The Petersen graph has 10 vertices and 15 edges, and the complete graph on 10 vertices has 45 edges. However, Allen Schwenk and (independently) O. P. Lossers (Jack van Lint’s problem-solving seminar in Eindhoven) showed that you can’t partition the edges of the complete graph into three Petersen graphs; you can pack two Petersen graphs edge-disjointly, but not three.
I described this here, and went on to explain how Sebi Cioaba and I showed that for any m ≥ 2 it is possible to cover the edges of the complete graph m times with 3m Petersens. In particular, you can cover the edges twice with six Petersen graphs.
This means that five Petersen graphs suffice to cover the edges of the complete graph, since we may omit one of the six. We cannot, however, omit two, since any two have edges in common.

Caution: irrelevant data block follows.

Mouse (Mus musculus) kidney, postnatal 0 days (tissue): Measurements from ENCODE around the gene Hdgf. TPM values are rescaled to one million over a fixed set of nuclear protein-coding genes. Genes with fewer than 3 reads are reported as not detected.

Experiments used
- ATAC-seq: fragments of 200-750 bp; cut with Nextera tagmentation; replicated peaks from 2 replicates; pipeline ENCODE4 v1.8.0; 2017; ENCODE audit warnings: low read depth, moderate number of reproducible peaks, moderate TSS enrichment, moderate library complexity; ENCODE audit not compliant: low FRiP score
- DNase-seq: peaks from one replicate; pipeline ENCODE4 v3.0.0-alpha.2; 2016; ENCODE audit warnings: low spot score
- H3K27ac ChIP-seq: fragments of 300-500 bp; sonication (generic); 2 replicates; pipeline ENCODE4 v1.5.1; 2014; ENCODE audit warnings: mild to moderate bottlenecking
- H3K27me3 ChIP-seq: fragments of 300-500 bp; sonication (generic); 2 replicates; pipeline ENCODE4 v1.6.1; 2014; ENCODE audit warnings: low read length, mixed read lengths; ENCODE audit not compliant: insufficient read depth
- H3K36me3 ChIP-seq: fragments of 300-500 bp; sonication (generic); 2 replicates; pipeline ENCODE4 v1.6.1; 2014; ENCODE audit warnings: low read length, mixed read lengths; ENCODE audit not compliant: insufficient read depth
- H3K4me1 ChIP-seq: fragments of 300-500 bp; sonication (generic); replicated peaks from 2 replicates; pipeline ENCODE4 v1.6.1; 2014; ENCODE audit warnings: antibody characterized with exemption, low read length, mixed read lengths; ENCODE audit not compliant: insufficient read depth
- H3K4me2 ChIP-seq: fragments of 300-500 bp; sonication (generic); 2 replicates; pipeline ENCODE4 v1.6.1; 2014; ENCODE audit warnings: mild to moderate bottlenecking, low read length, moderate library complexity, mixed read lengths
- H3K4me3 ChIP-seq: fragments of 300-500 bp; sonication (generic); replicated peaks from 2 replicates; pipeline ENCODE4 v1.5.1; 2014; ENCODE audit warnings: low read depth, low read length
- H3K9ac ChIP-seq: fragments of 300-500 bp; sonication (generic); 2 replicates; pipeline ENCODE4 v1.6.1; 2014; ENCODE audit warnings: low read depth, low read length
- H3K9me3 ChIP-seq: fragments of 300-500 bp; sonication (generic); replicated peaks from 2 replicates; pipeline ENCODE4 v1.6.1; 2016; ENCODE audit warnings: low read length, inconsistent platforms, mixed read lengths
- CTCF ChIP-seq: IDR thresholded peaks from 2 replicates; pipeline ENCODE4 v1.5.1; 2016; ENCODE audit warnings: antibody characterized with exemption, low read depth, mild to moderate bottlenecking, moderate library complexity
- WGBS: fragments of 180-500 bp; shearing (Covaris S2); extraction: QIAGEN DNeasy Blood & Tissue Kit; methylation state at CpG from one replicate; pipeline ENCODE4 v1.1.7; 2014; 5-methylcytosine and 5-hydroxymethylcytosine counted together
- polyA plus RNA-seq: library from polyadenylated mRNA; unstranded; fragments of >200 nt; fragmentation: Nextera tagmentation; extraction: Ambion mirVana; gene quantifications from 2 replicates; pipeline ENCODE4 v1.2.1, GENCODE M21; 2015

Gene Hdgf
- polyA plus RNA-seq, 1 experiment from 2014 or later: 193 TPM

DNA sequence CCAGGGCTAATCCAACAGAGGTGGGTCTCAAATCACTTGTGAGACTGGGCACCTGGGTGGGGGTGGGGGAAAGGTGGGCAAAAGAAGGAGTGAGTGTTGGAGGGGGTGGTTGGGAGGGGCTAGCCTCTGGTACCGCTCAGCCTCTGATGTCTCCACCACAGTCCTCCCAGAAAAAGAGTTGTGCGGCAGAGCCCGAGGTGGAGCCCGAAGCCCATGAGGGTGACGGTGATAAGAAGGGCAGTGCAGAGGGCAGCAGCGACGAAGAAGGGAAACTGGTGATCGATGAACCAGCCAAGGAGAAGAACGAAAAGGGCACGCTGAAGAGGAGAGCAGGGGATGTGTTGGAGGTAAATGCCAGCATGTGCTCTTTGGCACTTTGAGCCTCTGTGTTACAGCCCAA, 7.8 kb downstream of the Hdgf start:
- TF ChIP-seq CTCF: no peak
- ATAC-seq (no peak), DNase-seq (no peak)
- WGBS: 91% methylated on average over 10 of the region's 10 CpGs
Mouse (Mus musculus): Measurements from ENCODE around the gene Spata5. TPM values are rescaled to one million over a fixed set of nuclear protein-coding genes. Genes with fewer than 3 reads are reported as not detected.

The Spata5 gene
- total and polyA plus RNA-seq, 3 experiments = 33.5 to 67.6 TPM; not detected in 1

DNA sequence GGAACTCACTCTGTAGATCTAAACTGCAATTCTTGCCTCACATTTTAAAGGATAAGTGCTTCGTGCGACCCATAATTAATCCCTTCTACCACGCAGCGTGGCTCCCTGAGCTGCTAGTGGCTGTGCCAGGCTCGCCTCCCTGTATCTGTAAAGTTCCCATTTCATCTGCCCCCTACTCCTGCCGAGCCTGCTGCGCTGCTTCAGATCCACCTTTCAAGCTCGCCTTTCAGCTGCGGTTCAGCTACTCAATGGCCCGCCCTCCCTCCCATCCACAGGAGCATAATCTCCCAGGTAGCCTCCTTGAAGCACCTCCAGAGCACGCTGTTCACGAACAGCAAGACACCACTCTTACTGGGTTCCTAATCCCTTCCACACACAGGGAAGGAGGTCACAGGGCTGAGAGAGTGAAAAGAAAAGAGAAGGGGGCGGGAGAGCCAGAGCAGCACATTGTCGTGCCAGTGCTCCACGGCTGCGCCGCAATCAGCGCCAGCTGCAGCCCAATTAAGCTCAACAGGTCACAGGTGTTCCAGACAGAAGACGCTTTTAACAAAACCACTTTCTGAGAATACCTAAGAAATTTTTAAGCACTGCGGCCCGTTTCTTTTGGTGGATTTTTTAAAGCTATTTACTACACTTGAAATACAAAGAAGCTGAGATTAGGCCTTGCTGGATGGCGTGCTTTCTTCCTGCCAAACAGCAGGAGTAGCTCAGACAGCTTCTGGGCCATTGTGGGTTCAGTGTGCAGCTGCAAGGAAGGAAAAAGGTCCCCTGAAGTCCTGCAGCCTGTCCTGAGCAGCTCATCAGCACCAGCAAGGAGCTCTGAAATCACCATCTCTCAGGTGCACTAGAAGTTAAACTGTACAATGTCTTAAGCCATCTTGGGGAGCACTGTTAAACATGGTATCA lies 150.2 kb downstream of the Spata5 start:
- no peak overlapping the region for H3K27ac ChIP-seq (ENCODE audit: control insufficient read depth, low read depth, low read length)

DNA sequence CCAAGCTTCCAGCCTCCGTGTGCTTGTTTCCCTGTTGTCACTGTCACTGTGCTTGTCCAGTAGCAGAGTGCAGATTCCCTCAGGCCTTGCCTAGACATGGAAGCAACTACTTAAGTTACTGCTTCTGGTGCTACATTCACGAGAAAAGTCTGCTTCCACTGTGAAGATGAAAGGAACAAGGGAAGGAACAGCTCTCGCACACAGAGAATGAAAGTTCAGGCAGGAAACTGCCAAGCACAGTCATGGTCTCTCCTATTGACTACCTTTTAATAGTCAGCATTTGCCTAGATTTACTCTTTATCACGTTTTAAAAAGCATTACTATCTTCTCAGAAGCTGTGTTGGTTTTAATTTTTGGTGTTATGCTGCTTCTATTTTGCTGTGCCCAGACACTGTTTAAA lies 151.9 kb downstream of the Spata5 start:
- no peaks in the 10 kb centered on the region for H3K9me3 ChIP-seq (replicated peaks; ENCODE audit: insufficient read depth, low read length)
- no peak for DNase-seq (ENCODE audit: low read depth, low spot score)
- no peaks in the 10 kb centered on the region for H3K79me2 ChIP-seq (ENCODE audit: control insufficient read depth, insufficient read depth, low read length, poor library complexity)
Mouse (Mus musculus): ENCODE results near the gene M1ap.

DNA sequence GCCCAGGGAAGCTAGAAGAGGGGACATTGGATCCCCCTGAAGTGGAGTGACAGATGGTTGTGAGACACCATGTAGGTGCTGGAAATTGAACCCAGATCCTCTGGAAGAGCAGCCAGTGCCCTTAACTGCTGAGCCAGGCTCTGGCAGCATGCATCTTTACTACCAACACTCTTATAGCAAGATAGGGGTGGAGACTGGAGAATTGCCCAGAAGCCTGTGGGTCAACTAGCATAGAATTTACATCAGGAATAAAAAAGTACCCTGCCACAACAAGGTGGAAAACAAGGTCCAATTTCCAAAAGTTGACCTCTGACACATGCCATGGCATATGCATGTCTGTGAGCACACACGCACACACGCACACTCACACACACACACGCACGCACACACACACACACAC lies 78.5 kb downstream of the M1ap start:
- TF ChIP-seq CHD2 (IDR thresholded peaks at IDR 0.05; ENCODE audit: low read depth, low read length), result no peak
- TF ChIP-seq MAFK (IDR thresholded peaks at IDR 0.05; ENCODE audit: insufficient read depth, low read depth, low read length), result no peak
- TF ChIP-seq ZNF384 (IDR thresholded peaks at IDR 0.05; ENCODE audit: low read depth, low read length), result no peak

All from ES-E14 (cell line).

So the minimum number of Petersen graphs required to cover all the edges is either 4 or 5.
In fact it is 4. If you apply four random permutations to the vertices of the Petersen graph you will quickly come up with a way of covering all edges.
But is there a nice way to see this? In particular, is it possible to arrange four Petersen graphs so that they cover each edge once or twice (so that deleting a complete graph leaves a trivalent simple graph remaining)? If so, what is this graph? If not, why not?